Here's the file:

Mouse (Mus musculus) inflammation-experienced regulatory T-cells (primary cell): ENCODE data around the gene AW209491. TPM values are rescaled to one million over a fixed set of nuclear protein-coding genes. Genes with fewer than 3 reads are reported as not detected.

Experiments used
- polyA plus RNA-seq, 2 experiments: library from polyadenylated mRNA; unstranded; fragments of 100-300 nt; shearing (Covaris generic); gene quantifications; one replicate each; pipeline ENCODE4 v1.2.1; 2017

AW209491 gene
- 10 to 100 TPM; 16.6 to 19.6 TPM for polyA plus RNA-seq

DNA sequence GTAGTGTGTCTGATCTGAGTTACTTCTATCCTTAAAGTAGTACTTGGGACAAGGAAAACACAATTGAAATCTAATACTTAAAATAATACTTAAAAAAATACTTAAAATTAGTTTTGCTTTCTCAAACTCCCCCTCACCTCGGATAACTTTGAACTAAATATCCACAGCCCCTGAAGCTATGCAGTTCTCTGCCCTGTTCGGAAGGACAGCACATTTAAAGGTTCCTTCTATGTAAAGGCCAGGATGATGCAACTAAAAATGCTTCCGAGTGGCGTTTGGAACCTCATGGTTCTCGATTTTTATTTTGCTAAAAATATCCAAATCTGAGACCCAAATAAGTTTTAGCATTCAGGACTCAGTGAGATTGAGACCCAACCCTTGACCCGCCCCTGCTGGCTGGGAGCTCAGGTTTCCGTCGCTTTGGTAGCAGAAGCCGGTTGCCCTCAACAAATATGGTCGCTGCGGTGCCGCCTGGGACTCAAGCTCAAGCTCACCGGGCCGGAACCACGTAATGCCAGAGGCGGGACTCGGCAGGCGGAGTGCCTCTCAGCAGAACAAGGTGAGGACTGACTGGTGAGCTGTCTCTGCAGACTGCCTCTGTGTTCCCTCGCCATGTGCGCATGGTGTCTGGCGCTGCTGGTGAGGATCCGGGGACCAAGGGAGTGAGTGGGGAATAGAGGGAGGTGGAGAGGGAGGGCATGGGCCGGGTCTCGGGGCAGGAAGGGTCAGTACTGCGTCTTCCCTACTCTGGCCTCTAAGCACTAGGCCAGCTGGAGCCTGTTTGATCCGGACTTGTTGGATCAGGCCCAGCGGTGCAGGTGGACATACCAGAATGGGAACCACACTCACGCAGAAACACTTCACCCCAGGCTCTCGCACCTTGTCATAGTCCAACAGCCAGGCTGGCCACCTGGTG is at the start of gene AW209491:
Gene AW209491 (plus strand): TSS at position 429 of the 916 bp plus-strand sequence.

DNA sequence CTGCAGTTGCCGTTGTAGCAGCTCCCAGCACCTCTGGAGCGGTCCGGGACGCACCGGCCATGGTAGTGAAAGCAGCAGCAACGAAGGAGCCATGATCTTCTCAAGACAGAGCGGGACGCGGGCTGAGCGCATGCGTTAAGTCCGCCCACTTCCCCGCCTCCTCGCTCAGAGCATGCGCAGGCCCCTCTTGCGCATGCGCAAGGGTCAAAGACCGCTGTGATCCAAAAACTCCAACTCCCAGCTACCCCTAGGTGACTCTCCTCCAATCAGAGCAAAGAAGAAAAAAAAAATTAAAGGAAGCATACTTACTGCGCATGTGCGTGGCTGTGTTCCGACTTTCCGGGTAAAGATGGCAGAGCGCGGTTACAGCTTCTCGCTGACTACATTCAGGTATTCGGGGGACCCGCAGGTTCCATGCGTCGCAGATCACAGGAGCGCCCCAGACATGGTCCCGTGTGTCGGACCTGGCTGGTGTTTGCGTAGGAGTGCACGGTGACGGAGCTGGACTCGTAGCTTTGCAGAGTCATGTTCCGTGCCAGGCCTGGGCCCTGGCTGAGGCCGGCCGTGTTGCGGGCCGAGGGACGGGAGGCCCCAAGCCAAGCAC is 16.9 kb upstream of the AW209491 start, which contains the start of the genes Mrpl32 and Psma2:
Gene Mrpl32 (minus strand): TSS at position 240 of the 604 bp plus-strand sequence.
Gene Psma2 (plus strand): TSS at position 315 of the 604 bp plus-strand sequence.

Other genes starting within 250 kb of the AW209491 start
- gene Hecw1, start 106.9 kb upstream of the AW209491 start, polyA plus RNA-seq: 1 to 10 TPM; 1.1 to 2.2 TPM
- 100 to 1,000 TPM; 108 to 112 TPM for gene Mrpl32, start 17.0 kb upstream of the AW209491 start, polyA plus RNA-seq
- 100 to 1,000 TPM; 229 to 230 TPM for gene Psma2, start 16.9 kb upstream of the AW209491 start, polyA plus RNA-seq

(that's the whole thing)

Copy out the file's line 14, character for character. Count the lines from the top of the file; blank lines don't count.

- 100 to 1,000 TPM; 229 to 230 TPM for gene Psma2, start 16.9 kb upstream of the AW209491 start, polyA plus RNA-seq